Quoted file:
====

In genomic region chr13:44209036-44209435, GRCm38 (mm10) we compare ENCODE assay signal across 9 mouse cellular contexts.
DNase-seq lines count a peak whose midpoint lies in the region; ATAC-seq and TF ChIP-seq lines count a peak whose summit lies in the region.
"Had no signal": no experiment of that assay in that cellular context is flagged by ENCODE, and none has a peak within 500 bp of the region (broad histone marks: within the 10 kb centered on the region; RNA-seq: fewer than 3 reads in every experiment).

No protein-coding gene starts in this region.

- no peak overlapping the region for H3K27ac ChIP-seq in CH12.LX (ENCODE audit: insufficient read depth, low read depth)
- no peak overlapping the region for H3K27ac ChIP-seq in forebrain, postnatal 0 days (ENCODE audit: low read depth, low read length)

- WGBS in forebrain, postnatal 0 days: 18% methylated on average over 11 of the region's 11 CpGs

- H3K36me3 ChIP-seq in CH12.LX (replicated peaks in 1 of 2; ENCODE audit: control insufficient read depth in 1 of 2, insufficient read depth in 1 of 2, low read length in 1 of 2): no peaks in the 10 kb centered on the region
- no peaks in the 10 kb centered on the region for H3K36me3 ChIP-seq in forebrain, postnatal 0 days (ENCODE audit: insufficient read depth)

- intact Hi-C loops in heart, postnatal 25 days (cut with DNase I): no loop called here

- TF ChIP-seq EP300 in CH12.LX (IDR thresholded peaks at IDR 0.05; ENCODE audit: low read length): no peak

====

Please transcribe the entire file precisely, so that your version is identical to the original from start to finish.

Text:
In genomic region chr13:44209036-44209435, GRCm38 (mm10) we compare ENCODE assay signal across 9 mouse cellular contexts.
DNase-seq lines count a peak whose midpoint lies in the region; ATAC-seq and TF ChIP-seq lines count a peak whose summit lies in the region.
"Had no signal": no experiment of that assay in that cellular context is flagged by ENCODE, and none has a peak within 500 bp of the region (broad histone marks: within the 10 kb centered on the region; RNA-seq: fewer than 3 reads in every experiment).

No protein-coding gene starts in this region.

- no peak overlapping the region for H3K27ac ChIP-seq in CH12.LX (ENCODE audit: insufficient read depth, low read depth)
- no peak overlapping the region for H3K27ac ChIP-seq in forebrain, postnatal 0 days (ENCODE audit: low read depth, low read length)

- WGBS in forebrain, postnatal 0 days: 18% methylated on average over 11 of the region's 11 CpGs

- H3K36me3 ChIP-seq in CH12.LX (replicated peaks in 1 of 2; ENCODE audit: control insufficient read depth in 1 of 2, insufficient read depth in 1 of 2, low read length in 1 of 2): no peaks in the 10 kb centered on the region
- no peaks in the 10 kb centered on the region for H3K36me3 ChIP-seq in forebrain, postnatal 0 days (ENCODE audit: insufficient read depth)

- intact Hi-C loops in heart, postnatal 25 days (cut with DNase I): no loop called here

- TF ChIP-seq EP300 in CH12.LX (IDR thresholded peaks at IDR 0.05; ENCODE audit: low read length): no peak